MR. FLEISCHER:  I don't know that's a topic that the President is focused on.

          Q    Ari, on energy, does the administration view itself to be in a dispute with Governor Gray Davis?

          MR. FLEISCHER:  No.

          Q    Governor Davis' spokesman has said that the administration is not doing enough to assist California.  Is there a dispute on that question?

          MR. FLEISCHER:  I think perhaps the Governor's spokesman must not be aware of the letter that the Governor sent to the President, in which Governor Davis thanked President Bush for all the steps he's taken that responded to Governor Davis' request to help California.

          This administration stands ready and able to help California in all ways possible.  And that is why the President has announced a series of steps, including conservation, where the Department of Defense is now going to cut back by 10 percent its energy needs within the state of California, all the federal agencies are reviewing the role that they can use conservation to help California and other states this summer get through an energy crisis.  The President has expedited permitting to help California. The President ordered the for-sales marketing of natural gas and electricity into California during the months of January and February.  So the President's going to continue to be helpful to California in all ways that are possible.

          Q    Ari, you talked about fighting over judges.  We have a pretty fundamental difference here over the role of judges and what courts should do in society.  Isn't that worth arguing about?

          MR. FLEISCHER:  Well, the President respects the right of people to differ with him.  The question is, will differences manifest themselves in a way that means the Senate won't vote, that there will be no action, that people who were duly nominated do not receive their day in court, so to speak.  So the President will be very respectful of people's rights to differ.  The question is, will the nominees have their cases heard, and will votes be cast.  The President believes the answer should be yes, and he believes the answer will be yes.

          Q    If we have a bunch of 51-50 votes for a judge, is that a good thing?

          MR. FLEISCHER:  I'm just not going to deal with hypotheticals. We'll see what the votes are.

          Q    On Iraq, has the President received a recommendation from his national security team about scaling back U.S. flights over the no-fly zone?  I believe The Washington Post reporting today that some commanders in the field say that the flights should be scaled back because of danger

and a chance of a pilot being shot down.

          MR. FLEISCHER:  The President has directed a review to take a look broadly at the United States policy, vis-a-vis Iraq.  That review is underway.  And we are always, as a government, looking for ways to make the no-fly zones more effective.  The no-fly zones are a critical part of our efforts to defend against threats that are posed by the Iraqi regime, were they to have unencumbered access to the airspace.  It could risk threatening their neighbors and American allies.  So the United States has made clear to Iraq that any attempt to threaten our forces patrolling in the no-fly zones will be a cause for us to respond militarily, and that policy remains in effect.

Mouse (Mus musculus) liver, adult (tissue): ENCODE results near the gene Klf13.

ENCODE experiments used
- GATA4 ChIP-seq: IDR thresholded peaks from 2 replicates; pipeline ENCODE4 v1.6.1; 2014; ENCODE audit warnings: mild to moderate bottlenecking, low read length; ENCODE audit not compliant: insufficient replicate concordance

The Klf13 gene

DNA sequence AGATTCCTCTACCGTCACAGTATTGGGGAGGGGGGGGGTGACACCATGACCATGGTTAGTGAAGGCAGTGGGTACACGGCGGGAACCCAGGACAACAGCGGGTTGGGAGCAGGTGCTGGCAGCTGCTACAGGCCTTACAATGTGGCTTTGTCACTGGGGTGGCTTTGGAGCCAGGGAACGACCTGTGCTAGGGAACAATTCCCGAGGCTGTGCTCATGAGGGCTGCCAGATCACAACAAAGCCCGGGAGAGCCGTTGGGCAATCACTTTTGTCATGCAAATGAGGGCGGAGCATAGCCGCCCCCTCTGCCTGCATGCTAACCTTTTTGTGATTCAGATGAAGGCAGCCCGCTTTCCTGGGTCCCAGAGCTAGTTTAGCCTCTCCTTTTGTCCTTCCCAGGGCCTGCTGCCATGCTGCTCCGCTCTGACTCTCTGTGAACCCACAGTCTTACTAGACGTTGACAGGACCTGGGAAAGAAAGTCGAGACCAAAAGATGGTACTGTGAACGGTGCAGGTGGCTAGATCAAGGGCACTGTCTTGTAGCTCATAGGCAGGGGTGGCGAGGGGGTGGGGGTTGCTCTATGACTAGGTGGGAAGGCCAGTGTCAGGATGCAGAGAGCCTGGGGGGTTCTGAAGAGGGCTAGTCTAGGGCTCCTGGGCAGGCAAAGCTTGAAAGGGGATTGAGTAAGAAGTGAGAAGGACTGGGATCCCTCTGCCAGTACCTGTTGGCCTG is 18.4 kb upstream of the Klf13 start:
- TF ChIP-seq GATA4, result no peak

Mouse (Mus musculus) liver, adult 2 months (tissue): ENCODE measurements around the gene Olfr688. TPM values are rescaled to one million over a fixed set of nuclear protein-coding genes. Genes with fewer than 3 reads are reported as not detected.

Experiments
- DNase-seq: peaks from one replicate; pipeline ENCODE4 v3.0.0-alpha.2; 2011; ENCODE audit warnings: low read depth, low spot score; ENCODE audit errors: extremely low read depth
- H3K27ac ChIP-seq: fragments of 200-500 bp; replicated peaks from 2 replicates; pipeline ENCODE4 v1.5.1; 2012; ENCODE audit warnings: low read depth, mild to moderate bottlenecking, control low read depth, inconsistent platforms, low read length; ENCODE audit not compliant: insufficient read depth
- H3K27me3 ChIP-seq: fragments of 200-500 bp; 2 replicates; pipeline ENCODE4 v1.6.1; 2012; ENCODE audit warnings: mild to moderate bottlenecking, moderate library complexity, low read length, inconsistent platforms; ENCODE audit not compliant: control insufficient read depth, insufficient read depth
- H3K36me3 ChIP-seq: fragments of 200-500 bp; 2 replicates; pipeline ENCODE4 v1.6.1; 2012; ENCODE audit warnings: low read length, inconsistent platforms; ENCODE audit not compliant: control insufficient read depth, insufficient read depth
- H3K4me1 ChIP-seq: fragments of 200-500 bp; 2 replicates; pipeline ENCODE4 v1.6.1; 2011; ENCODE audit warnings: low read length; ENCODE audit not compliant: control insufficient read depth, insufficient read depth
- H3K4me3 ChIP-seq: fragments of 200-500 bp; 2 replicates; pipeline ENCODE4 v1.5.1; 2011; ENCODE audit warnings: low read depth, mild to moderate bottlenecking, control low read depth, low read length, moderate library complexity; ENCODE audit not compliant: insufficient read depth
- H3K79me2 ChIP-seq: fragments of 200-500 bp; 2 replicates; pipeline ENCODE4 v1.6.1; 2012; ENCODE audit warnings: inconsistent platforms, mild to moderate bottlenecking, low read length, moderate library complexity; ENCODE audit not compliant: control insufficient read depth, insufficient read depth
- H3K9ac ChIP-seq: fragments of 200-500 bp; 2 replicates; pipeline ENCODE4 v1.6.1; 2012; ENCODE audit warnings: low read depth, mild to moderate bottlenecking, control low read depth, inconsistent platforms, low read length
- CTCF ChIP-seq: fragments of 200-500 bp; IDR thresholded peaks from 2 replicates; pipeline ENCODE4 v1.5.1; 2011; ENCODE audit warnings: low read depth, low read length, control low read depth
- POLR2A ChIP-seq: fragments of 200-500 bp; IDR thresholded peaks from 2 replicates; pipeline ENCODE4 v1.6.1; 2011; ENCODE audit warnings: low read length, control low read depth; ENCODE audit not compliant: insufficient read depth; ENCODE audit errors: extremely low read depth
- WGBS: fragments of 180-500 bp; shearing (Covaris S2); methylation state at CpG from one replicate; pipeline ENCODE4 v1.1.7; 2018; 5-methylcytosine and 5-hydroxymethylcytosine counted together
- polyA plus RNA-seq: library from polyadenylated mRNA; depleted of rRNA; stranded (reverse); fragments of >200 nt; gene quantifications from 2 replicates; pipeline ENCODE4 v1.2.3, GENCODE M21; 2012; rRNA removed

Q    And just a follow-up, because the review has been underway for a while now, since you started the administration.  Is there any new, newer approach here or any --

          MR. FLEISCHER:  Nothing new, the policy is in effect.

          Q    On the budget, is the President making any calls today or talking to any members of Congress?

          MR. FLEISCHER:  On the budget?  The House of Representatives just passed the budget resolution.

          Q    Did he make any calls today?

          MR. FLEISCHER:  To influence the vote, and to talk to members about the vote?  No, I think that the President knew that the vote was going to pass.  He is in frequent contact with members of Congress.  He often picks up the phone and calls members and discusses things with them of a broad nature -- not just the vote today, but on a series of pending items, he'll talk to members of Congress.

          Q    Yes, but I just wanted to make sure this morning, or something, he didn't have any involvement or wasn't involved in any lobbying or anything like that?

          MR. FLEISCHER:  No, as I indicated, the prospects for the vote looked good.

          Russell, I'm still working on your question.  I think I'll have something for you later today.

          Q    If I could just stay on the budget.  Grassley indicated yesterday, the Finance Chairman, that the President is not going to get his top marginal rate tax cut down to 33 percent, 39 percent bracket.  Are you still holding out any hope for that, or is there an area where you're looking to compromise?

          MR. FLEISCHER:  Well, the President understands the 50-50 Senate. And the President believes that the top rate should be lowered to as close as to the level that he proposed in his plan, which is 33 percent.  I remind you that it was just 10 years ago where the top rate in the United States was 28 percent.

          So no matter what level they lower it to, even if it's all the way to the level the President said, it is still significantly above the top rate where it was just a few short years ago.  And during those intervening 10 years, a whole series of tax hikes went into effect, a series of provisions that raised taxes even more beyond the rates were put into effect.  People lost their right to itemize their deductions; they lost a lot of their phase-ins.  And the President does believe that we should not punish people because they are successful in America, and that no one should pay a rate of higher than 33 percent.

          MR. FLEISCHER:  Thank you, everybody.

                           END       2:10 P.M. EDT